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Peace News log archive: March 2017
Articles from the Peace News log.
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I’ve written a play, Kicked in the Sh*tter. Sounds a bit grim, but it's pretty funny.
That’s the plug over.
When I first wrote this play, I had no idea what I was writing. Or why.
But I soon realised I’d been writing about a world I know well; albeit one so much darker now, than it was when it was mine. The two characters are people I have known. More than that though; they are me, a lot of me; more than I would usually allow. That frightens me.
My play exists in an unforgiving world - one we’d see every day if we didn’t choose to close our eyes to it. It revolves around two people with their own individual mental health difficulties, struggling to hold their heads above water; fighting with the government over back-to-work assessments and the minefield that is the benefits system in the UK.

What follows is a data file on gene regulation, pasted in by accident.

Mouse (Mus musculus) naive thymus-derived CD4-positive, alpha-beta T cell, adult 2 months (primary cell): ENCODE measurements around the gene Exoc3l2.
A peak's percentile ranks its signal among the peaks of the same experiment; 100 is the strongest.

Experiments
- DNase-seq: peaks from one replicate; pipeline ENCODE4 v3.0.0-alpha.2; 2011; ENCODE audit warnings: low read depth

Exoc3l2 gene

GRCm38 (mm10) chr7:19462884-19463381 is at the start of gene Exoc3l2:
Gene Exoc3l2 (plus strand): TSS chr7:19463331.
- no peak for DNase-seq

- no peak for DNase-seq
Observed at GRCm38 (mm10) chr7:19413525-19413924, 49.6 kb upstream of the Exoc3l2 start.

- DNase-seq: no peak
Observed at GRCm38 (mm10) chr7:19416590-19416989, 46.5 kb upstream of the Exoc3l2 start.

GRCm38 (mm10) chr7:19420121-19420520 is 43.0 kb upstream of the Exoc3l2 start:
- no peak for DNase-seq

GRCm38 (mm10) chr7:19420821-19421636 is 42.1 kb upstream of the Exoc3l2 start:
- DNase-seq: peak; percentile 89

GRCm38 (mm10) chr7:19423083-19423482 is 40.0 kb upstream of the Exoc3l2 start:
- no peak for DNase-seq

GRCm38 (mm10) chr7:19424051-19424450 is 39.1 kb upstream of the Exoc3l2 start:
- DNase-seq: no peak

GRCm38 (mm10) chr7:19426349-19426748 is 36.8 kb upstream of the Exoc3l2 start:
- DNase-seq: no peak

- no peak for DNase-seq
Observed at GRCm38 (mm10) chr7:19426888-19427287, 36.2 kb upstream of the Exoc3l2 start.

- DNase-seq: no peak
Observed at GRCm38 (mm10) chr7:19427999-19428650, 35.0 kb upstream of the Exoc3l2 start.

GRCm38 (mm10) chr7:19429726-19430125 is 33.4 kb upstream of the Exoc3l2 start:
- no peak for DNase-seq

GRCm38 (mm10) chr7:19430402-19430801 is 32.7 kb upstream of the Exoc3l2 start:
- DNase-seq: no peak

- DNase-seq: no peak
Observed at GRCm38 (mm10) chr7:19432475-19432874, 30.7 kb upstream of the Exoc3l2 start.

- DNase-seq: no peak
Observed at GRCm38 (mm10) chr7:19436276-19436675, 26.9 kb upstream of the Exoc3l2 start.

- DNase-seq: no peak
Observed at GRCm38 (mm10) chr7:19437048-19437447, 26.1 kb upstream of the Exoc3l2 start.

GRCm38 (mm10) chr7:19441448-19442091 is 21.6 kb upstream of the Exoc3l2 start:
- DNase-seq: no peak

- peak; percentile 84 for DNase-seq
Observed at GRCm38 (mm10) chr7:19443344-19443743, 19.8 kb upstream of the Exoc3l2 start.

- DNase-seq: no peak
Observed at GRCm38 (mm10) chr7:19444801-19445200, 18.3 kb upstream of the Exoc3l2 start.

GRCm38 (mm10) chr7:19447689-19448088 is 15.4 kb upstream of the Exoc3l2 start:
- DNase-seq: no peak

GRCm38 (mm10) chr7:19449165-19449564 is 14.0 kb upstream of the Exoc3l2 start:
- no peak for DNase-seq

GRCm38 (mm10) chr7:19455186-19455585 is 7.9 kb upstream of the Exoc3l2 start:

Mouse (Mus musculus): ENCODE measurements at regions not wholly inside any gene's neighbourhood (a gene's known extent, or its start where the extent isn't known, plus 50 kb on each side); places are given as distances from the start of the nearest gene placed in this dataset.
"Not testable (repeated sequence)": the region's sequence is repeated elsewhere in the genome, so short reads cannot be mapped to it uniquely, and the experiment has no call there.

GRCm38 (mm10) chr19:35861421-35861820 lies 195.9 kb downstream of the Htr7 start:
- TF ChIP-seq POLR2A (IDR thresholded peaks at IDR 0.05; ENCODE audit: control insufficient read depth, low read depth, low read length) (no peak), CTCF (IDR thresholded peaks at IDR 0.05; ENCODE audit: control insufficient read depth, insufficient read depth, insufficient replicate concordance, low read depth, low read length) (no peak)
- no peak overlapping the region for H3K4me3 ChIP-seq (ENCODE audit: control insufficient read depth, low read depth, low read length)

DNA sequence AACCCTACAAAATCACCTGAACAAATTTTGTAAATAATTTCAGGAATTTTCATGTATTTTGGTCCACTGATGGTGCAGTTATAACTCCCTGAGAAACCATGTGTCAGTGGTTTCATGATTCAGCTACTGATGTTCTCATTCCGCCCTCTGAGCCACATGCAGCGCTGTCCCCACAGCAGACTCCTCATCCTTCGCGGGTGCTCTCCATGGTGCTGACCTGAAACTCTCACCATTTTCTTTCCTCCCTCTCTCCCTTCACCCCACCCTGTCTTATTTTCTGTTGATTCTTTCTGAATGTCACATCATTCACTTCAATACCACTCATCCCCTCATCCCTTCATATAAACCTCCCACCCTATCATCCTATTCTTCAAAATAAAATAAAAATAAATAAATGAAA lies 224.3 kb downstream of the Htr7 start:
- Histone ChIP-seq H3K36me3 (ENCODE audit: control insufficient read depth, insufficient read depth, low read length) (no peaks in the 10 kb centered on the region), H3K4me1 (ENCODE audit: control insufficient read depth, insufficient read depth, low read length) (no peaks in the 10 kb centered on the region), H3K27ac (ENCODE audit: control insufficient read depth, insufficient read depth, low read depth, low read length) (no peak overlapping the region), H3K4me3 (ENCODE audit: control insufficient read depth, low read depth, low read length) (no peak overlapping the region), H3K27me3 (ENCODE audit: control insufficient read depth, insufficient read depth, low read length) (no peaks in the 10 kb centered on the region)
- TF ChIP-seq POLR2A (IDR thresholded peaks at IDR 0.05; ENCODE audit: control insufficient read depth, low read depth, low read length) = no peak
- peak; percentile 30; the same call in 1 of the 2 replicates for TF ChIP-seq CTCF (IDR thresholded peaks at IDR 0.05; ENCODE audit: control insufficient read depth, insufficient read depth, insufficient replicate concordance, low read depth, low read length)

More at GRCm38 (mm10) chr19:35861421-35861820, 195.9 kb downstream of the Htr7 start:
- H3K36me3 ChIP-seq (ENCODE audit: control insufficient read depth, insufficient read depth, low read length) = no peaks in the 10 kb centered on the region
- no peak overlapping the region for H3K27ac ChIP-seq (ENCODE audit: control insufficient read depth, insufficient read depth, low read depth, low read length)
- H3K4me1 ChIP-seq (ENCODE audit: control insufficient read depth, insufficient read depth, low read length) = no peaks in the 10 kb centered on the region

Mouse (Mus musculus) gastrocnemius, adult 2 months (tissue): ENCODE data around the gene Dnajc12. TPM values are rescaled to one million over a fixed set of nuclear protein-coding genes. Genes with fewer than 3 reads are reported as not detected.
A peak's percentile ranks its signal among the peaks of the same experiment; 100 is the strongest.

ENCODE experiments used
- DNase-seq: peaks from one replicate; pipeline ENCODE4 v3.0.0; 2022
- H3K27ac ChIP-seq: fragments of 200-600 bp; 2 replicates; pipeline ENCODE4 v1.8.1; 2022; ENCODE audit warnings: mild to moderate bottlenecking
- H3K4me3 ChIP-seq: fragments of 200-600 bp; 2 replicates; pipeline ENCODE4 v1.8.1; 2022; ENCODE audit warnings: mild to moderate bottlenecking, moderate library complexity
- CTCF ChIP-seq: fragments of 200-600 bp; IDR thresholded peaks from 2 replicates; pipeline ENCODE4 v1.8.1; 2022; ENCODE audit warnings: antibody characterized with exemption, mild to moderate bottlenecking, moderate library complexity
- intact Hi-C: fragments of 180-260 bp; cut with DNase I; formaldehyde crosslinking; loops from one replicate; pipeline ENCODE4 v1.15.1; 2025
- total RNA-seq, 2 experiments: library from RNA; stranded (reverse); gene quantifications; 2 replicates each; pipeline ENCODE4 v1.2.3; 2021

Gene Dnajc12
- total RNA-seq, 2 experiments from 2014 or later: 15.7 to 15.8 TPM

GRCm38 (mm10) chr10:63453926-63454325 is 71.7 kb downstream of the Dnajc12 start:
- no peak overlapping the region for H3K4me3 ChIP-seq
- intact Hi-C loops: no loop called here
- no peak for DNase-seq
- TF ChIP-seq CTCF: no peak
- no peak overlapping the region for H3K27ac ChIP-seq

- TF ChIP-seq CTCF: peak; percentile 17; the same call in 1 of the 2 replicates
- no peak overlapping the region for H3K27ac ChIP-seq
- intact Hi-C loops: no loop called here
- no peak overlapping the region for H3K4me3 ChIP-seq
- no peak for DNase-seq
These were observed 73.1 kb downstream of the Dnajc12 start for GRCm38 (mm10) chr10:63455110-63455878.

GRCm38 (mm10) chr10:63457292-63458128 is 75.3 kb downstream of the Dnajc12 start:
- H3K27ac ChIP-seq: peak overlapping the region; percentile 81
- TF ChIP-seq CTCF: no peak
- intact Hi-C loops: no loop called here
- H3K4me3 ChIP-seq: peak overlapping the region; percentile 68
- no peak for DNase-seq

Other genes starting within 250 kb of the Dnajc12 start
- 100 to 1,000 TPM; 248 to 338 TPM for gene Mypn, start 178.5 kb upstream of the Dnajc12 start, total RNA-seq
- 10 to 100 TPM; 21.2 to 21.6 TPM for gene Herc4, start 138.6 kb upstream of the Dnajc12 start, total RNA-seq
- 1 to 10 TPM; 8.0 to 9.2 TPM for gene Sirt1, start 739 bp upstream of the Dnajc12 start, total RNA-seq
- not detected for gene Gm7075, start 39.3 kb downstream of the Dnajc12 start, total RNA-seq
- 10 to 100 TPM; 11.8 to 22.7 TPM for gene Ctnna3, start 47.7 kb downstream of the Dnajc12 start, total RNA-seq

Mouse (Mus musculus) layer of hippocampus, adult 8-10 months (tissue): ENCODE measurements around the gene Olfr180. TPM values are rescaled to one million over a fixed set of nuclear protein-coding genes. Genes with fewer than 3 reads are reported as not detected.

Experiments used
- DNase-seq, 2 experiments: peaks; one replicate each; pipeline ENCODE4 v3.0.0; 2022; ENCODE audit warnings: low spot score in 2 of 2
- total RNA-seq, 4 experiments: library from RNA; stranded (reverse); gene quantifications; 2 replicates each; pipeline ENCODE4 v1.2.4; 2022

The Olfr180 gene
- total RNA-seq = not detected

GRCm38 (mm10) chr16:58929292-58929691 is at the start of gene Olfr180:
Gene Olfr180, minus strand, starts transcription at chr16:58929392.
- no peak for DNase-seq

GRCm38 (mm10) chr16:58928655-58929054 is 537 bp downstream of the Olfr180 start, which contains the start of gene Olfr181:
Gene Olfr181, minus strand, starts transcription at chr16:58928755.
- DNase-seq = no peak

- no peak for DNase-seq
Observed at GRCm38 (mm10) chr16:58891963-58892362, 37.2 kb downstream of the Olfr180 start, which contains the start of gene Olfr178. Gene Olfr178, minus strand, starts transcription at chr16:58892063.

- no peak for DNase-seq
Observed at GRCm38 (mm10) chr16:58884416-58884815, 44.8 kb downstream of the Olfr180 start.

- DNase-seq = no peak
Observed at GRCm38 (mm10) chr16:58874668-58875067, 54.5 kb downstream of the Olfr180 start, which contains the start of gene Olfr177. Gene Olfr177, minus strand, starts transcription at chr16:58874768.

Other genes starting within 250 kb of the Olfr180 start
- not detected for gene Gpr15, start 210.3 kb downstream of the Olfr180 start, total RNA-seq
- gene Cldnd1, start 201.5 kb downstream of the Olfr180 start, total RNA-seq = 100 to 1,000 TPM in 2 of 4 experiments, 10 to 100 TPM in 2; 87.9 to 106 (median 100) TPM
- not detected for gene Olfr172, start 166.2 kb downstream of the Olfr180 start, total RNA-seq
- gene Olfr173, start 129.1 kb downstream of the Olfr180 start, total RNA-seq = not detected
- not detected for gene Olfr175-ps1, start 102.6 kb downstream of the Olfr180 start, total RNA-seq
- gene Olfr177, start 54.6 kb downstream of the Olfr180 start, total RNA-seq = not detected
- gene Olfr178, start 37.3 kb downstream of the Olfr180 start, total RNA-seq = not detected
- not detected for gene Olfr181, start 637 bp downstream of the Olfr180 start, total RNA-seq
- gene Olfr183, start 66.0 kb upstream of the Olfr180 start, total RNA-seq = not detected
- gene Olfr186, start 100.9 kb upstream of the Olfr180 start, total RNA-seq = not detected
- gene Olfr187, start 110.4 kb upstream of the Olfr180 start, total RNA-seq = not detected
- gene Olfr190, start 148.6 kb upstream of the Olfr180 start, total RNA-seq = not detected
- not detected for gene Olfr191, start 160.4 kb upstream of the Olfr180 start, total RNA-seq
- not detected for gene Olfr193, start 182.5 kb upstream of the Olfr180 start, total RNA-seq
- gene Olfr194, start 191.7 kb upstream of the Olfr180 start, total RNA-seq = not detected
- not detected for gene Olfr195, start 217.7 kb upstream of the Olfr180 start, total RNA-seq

Because I lived on a council estate for a year back when I was in my early twenties, I have some idea what I’m talking about. I worked in a pub on the estate and I claimed Job Seekers Allowance and Housing Benefit. This community was populated by very busy people. Warm, immensely generous people. Some were working, and some weren’t.
I was also surrounded by heroin addicts and people with a whole range of dependency issues and specialist needs that just weren’t being catered for as well though. These were a forgotten people. Actually, not forgotten; neglected.
This play has also forced me to acknowledge my own relationship with mental health; those unspoken of, invisible illnesses that affect so many of us.
Ian Sinclair: How does radical feminism differ from other forms of feminism?
In the UK, we are getting a little better at understanding the need to have a closer relationship with where our food is coming from, for our health and that of the earth. But we, as part of the industrialised Global North, are a long way by this point in the 21st century from making the connections between what happens at the place where energy and mineral industries tear up the ground, and our experience of the material world around us.